Louisiana Entertainment Enters Era of Growth, Stability
Louisiana is one of the world’s top destinations for motion picture and television production. State-of-the-art facilities, a skilled workforce and a contemporary film tax credit program have built a thriving environment in a state known for rich culture and creative talent.
With hundreds of productions under its belt, Louisiana continues to attract television shows, such as NCIS: New Orleans and Queen Sugar; motion pictures, such as Dallas Buyer’s Club and Green Book; and countless commercials, live performances and music videos. Since 2002, the state has attracted nearly $7.5 billion in direct production spending and $1.7 billion in payroll for Louisiana residents.
The state developed an innovative tax credit program in 2002 and revised it in 2015. Additional improvements by the Legislature in 2017 have strengthened the sector significantly, says Chris Stelly, executive director of Louisiana Entertainment, a division of Louisiana Economic Development.
Photo by Stephanie Berger.
“After competing in this space since 2002, we have a lot of insight into how to attract new investment and build a healthy entertainment infrastructure in the state,” Stelly says. “The new program provides certainty for investors, better supports workforce development and opens up the entire state for productions of many kinds.”
The revised Motion Picture Production Program, among the most competitive in the nation, offers a tax credit on qualified spending. For fiscal stability, the state issues a maximum of $150 million in credits per year. The Entertainment Job Creation Program, a new offering, seeks to create more permanent employment in Louisiana’s entertainment industries. To do that, the program offers employers a payroll-based tax credit when they create permanent new jobs.
The 2017 program enhancements generated a 200 percent increase in independent film production
Other changes support the growth of television productions. Louisiana now offers an initial five-year certification to build investor confidence. That feature has helped establish Louisiana as a prime location for TV shows, such as Claws, Marvel’s Cloak & Dagger, Queen Sugar, NCIS: New Orleans and more.
“Attracting scripted, episodic content is a big win for Louisiana, since television shows require longer production periods of between eight and 10 months,” Stelly says.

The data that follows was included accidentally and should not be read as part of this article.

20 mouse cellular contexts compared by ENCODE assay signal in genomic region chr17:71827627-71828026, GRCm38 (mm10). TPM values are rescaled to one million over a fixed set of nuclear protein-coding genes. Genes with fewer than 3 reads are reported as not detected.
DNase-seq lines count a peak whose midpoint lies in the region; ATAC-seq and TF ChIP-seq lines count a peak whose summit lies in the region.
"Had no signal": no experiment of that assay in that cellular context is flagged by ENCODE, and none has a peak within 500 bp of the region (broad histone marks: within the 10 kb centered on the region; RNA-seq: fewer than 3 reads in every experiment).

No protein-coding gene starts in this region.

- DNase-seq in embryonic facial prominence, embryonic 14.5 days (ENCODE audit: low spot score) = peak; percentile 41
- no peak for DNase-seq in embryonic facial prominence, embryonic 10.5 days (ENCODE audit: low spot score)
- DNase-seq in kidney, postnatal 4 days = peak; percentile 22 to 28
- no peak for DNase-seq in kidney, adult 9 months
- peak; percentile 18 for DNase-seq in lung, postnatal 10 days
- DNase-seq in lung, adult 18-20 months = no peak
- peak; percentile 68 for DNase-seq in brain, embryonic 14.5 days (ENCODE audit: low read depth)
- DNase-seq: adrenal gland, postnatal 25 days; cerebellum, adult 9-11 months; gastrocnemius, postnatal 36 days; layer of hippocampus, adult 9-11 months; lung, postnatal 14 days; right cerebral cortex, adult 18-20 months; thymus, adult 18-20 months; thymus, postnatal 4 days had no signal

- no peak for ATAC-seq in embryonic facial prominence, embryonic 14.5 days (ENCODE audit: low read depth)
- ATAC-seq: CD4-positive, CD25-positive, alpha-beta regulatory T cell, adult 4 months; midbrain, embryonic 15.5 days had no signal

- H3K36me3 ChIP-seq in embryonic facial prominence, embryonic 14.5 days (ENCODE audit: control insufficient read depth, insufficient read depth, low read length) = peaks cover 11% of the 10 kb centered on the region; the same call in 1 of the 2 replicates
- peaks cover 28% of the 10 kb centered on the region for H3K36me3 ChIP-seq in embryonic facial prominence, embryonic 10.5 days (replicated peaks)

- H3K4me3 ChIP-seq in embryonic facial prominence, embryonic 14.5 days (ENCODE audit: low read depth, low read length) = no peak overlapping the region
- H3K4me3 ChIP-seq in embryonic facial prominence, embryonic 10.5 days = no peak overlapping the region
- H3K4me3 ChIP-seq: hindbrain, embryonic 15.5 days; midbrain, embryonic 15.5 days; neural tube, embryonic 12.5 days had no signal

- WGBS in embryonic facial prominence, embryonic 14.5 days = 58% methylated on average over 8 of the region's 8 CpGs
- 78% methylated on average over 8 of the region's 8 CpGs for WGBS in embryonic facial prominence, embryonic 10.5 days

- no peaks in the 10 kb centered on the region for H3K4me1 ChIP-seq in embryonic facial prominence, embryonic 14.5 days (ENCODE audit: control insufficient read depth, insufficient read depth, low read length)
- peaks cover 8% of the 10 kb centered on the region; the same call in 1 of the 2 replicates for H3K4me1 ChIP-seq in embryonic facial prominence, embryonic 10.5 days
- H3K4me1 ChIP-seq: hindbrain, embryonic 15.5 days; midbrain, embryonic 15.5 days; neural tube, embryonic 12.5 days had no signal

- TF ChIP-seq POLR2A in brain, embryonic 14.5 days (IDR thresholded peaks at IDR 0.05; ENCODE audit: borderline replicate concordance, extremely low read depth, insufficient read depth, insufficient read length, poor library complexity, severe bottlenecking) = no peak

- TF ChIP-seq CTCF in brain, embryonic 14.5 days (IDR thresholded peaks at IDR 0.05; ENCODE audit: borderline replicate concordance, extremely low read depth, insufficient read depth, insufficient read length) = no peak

The 2017 program enhancements generated a 200 percent increase in independent film production. From July 2017 to August 2018, 44 independent productions filmed in Louisiana, resulting in an estimated $208 million in direct spending.
Louisiana continued its annual Entertainment Summit in 2019 to cement the state’s strong commitment to the industry. Stakeholders gathered for a day of networking and learning about Louisiana’s enhanced programs and the opportunities they can create.
"Our goal is to grow our native industry, retain our young and talented workforce, and become an incubator for the entertainment companies of the future.”
“Governor (John Bel) Edwards and I are absolutely optimistic about the trajectory of Louisiana and our entertainment industry,” LED Secretary Don Pierson said at the summit. “As we continue to build upon this momentum, our goal is for Louisiana to become the gold standard for creating entertainment jobs and expanding the creation of intellectual property. Our goal is to grow our native industry, retain our young and talented workforce, and become an incubator for the entertainment companies of the future.”
In February 2019, Green Book won best picture among three Academy Awards, becoming the latest motion picture to leverage its work with Louisiana film industry professionals into the Academy of Motion Picture Arts and Sciences’ highest award. Filmed in and around New Orleans with Louisiana crew and cast members, Green Book also took home Academy Awards for best supporting actor and best original screenplay.
That same month, six Louisiana performers won a total of seven Grammys at the 61st Annual Grammy Awards presentation, in genres ranging from Christian music to heavy metal, jazz and blues.
“We value and support this industry because it helps drive Louisiana’s economy,” Pierson says.